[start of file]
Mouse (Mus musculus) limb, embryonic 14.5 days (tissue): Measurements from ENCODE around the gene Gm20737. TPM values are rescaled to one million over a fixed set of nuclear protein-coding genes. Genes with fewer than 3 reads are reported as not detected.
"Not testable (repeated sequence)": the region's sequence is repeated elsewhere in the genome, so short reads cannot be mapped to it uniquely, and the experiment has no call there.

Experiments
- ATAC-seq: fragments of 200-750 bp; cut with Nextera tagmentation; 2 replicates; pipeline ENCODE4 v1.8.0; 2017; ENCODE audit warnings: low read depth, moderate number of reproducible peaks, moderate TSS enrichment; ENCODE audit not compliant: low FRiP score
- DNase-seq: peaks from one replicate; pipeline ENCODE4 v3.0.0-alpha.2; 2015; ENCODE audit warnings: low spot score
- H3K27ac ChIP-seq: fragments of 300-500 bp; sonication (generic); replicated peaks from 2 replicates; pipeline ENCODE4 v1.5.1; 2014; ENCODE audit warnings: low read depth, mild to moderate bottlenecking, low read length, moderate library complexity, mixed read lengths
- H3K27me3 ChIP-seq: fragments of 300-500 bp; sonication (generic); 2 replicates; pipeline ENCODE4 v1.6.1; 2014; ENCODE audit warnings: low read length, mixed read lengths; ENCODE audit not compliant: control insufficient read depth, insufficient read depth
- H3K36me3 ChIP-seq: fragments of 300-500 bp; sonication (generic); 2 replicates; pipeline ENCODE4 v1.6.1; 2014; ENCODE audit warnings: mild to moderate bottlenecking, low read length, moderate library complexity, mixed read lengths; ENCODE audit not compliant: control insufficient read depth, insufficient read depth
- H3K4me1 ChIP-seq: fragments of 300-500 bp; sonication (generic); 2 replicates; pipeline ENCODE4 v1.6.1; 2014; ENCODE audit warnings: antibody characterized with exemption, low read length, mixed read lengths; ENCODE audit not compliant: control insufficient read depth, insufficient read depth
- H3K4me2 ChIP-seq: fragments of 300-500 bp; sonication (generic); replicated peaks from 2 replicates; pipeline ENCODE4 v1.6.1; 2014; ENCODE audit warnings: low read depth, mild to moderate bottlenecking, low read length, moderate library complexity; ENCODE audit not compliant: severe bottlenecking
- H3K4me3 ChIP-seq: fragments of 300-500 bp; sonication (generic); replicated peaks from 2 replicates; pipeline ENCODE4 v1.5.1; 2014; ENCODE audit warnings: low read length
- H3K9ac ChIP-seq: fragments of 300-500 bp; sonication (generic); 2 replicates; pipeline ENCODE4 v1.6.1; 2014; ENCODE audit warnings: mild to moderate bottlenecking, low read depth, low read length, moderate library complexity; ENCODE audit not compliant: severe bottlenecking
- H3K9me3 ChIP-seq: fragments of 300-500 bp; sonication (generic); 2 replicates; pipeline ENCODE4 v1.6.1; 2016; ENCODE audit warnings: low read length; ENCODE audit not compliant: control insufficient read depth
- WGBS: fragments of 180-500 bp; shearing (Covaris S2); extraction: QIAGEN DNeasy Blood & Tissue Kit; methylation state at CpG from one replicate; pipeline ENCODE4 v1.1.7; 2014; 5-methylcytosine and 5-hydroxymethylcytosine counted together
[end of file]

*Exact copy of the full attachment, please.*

Mouse (Mus musculus) limb, embryonic 14.5 days (tissue): Measurements from ENCODE around the gene Gm20737. TPM values are rescaled to one million over a fixed set of nuclear protein-coding genes. Genes with fewer than 3 reads are reported as not detected.
"Not testable (repeated sequence)": the region's sequence is repeated elsewhere in the genome, so short reads cannot be mapped to it uniquely, and the experiment has no call there.

Experiments
- ATAC-seq: fragments of 200-750 bp; cut with Nextera tagmentation; 2 replicates; pipeline ENCODE4 v1.8.0; 2017; ENCODE audit warnings: low read depth, moderate number of reproducible peaks, moderate TSS enrichment; ENCODE audit not compliant: low FRiP score
- DNase-seq: peaks from one replicate; pipeline ENCODE4 v3.0.0-alpha.2; 2015; ENCODE audit warnings: low spot score
- H3K27ac ChIP-seq: fragments of 300-500 bp; sonication (generic); replicated peaks from 2 replicates; pipeline ENCODE4 v1.5.1; 2014; ENCODE audit warnings: low read depth, mild to moderate bottlenecking, low read length, moderate library complexity, mixed read lengths
- H3K27me3 ChIP-seq: fragments of 300-500 bp; sonication (generic); 2 replicates; pipeline ENCODE4 v1.6.1; 2014; ENCODE audit warnings: low read length, mixed read lengths; ENCODE audit not compliant: control insufficient read depth, insufficient read depth
- H3K36me3 ChIP-seq: fragments of 300-500 bp; sonication (generic); 2 replicates; pipeline ENCODE4 v1.6.1; 2014; ENCODE audit warnings: mild to moderate bottlenecking, low read length, moderate library complexity, mixed read lengths; ENCODE audit not compliant: control insufficient read depth, insufficient read depth
- H3K4me1 ChIP-seq: fragments of 300-500 bp; sonication (generic); 2 replicates; pipeline ENCODE4 v1.6.1; 2014; ENCODE audit warnings: antibody characterized with exemption, low read length, mixed read lengths; ENCODE audit not compliant: control insufficient read depth, insufficient read depth
- H3K4me2 ChIP-seq: fragments of 300-500 bp; sonication (generic); replicated peaks from 2 replicates; pipeline ENCODE4 v1.6.1; 2014; ENCODE audit warnings: low read depth, mild to moderate bottlenecking, low read length, moderate library complexity; ENCODE audit not compliant: severe bottlenecking
- H3K4me3 ChIP-seq: fragments of 300-500 bp; sonication (generic); replicated peaks from 2 replicates; pipeline ENCODE4 v1.5.1; 2014; ENCODE audit warnings: low read length
- H3K9ac ChIP-seq: fragments of 300-500 bp; sonication (generic); 2 replicates; pipeline ENCODE4 v1.6.1; 2014; ENCODE audit warnings: mild to moderate bottlenecking, low read depth, low read length, moderate library complexity; ENCODE audit not compliant: severe bottlenecking
- H3K9me3 ChIP-seq: fragments of 300-500 bp; sonication (generic); 2 replicates; pipeline ENCODE4 v1.6.1; 2016; ENCODE audit warnings: low read length; ENCODE audit not compliant: control insufficient read depth
- WGBS: fragments of 180-500 bp; shearing (Covaris S2); extraction: QIAGEN DNeasy Blood & Tissue Kit; methylation state at CpG from one replicate; pipeline ENCODE4 v1.1.7; 2014; 5-methylcytosine and 5-hydroxymethylcytosine counted together